Israel Ends Plan for Early Polls (WSJ) WALL STREET JOURNAL) By JOSHUA MITNICK TEL AVIV, ISRAEL 05/08/12)
WALL STREET JOURNAL
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TEL AVIV—Prime Minister Benjamin Netanyahu reached an 11th-hour deal
to form a national unity government with the main opposition Kadima
party, canceling plans to dissolve parliament and hold early
elections four months from now.
Tuesday´s predawn deal would bolster the stability of Mr. Netanyahu´s
government and allow it to serve out the remainder of its term until
October 2013 by bringing opposition leader Shaul Mofaz into the
cabinet as a deputy prime minister and a minister without portfolio.
Adding Kadima into the government would add a dovish counterweight to
Mr. Netanyahu´s hard-line coalition, making him less dependent on the
votes of Jewish settlers and give him more political leeway to push
for renewing peace talks with the Palestinians.
Noga Katz, a spokeswoman for Mr. Netanyahu´s Likud Party, confirmed
the deal was finalized early Tuesday morning.
Just a few hours earlier on Monday evening, Mr. Netanyahu´s Likud
Party was pushing legislation to a final vote that would have set
Sept. 4 as the new election date from 2013.
Mr. Netanyahu on Monday defended his decision to seek early elections
as an unavoidable step that would avoid increasing political
instability and populist "extortion" by coalition partners as the
government headed into the final months of its term.
Bringing Kadima into the government will boost Mr. Netanyahu´s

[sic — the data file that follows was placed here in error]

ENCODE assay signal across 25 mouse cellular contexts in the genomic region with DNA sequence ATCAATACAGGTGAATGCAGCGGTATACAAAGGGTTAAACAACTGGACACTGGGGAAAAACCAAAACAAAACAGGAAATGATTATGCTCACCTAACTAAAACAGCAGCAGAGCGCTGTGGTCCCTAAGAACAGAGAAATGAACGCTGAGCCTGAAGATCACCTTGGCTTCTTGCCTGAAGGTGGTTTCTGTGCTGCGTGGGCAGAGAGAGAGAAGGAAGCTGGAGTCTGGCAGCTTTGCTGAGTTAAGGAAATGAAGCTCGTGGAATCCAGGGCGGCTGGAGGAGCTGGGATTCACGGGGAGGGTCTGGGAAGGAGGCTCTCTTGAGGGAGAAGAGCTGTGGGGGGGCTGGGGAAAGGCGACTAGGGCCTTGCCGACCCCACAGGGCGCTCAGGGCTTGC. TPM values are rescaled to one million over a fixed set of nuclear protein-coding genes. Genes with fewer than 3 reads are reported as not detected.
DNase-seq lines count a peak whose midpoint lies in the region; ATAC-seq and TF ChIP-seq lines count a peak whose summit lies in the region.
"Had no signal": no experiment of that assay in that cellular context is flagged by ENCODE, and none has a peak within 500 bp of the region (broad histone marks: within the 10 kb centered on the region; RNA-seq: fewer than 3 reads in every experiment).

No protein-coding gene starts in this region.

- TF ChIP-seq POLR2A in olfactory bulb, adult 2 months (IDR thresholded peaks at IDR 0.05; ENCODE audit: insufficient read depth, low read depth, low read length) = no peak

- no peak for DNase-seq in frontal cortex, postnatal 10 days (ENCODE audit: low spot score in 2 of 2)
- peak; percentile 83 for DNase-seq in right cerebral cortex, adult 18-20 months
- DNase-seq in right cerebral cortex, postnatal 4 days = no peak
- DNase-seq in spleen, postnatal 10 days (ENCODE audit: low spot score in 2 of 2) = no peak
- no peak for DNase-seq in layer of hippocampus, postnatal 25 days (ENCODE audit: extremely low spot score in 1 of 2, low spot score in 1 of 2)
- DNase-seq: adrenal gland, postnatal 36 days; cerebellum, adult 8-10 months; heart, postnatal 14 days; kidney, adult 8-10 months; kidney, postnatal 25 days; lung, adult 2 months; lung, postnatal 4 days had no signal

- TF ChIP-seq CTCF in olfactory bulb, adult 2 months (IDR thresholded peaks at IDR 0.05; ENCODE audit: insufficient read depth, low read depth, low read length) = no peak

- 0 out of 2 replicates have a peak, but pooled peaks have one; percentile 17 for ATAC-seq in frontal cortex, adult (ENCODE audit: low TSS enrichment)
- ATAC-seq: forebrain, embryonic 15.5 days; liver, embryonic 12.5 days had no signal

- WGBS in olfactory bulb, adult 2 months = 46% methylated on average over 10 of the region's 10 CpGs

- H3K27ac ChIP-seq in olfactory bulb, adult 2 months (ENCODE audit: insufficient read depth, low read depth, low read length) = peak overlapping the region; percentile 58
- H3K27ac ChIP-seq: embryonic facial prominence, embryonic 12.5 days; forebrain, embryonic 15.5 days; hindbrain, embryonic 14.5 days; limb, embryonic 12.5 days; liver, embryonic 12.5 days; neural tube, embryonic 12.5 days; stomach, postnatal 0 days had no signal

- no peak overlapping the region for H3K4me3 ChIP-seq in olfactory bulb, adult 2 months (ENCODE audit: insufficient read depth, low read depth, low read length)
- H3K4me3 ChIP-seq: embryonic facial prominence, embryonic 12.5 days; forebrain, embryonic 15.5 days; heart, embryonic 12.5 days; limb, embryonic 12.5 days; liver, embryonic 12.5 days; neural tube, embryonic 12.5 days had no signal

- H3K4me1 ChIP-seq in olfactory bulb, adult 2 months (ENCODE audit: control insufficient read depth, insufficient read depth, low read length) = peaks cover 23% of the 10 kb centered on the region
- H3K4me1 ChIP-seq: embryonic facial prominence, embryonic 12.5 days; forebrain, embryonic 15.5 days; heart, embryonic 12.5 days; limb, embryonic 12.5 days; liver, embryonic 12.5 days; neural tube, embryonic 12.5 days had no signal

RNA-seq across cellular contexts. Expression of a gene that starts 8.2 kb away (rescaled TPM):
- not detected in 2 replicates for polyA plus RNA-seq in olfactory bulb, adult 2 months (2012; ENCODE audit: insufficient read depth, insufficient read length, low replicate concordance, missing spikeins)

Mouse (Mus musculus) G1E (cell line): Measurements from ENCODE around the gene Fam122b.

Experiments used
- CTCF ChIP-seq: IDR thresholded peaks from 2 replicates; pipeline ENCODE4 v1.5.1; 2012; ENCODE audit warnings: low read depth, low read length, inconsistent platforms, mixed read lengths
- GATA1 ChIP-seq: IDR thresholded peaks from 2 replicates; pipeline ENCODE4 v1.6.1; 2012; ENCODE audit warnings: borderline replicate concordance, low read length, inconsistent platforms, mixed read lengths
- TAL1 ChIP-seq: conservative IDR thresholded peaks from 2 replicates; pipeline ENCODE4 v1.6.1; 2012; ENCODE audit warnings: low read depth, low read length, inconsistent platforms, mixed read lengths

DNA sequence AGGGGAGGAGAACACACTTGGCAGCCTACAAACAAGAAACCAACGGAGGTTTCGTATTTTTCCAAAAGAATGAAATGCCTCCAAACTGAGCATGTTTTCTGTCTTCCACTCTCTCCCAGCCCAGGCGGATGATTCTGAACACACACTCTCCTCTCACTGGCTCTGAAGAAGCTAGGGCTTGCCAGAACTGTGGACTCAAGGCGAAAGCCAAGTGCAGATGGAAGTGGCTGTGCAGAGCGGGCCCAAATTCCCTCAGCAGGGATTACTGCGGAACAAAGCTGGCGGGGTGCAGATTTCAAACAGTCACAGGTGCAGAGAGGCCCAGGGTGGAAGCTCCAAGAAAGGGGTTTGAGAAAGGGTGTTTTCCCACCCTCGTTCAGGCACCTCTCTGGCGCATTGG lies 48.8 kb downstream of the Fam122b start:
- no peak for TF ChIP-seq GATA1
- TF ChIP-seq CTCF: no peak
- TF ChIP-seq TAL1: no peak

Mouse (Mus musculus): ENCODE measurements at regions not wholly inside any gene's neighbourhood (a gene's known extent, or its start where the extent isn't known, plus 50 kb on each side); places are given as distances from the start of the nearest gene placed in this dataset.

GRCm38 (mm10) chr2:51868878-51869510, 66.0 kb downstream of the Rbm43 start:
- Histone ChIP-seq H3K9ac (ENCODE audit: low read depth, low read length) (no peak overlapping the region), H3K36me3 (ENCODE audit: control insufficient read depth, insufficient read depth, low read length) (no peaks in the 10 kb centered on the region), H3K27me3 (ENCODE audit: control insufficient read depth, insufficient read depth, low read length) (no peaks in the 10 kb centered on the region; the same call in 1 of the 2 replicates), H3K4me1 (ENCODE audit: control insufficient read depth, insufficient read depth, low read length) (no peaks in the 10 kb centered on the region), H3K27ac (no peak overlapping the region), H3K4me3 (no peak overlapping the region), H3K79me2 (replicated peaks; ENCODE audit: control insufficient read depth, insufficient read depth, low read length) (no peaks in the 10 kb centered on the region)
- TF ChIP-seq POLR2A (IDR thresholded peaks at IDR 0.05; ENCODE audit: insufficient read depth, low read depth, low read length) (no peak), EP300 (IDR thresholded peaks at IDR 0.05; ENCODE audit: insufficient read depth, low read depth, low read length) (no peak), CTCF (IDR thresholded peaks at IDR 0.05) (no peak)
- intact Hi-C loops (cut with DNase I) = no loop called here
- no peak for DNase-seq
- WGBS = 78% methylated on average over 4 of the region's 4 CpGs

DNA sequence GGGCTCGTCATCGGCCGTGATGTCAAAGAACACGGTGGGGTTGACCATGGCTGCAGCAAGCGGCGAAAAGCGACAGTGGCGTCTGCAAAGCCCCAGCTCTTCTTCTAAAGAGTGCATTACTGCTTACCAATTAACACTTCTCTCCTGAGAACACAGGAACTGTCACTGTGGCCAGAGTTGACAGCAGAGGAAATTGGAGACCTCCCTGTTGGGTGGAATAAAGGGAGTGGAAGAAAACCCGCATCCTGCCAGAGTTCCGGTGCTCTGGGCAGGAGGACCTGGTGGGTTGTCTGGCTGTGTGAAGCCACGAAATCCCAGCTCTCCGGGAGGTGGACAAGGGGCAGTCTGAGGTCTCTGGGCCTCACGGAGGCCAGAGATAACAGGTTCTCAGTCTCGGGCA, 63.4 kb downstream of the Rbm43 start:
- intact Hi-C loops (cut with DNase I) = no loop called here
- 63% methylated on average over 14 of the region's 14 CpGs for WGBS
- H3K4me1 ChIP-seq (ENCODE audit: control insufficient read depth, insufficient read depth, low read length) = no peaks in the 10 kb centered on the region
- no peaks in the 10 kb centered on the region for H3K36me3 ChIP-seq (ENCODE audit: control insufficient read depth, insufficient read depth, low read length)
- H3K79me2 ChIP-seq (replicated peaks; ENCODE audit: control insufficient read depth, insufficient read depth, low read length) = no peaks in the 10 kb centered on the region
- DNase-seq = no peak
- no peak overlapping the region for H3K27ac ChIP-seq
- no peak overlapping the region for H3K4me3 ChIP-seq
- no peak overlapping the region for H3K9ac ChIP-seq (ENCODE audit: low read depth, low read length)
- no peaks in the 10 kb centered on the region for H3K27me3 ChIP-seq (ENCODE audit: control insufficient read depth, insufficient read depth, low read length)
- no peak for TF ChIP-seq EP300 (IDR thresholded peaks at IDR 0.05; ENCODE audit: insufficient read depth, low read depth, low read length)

coalition majority by 28 seats on top of its existing 66 in the 120-
Israeli media said Messrs. Netanyahu and Mofaz agreed to push through
legislation to end exemptions from compulsory military service for
ultra-Orthodox students, a proposal that had outraged religious
parties and sown infighting in the coalition.
Opinion polls in recent days showed Mr. Netanyahu´s Likud Party with
a commanding lead over a fractured field of parliamentary rivals, but
early elections still would have involved a political gamble because
of the volatile nature of Israel politics.
Mr. Mofaz, the recently elected leader of Kadima Party, on the other
hand, will benefit from avoiding the early vote because opinion polls
forecast that his party was poised to lose more than half of its
seats in parliament.
A version of this article appeared May 8, 2012, on page A10 in some
U.S. editions of The Wall Street Journal, with the headline: Israel
Ends Plan for Early Polls. (Copyright © Dow Jones & Company, Inc.)
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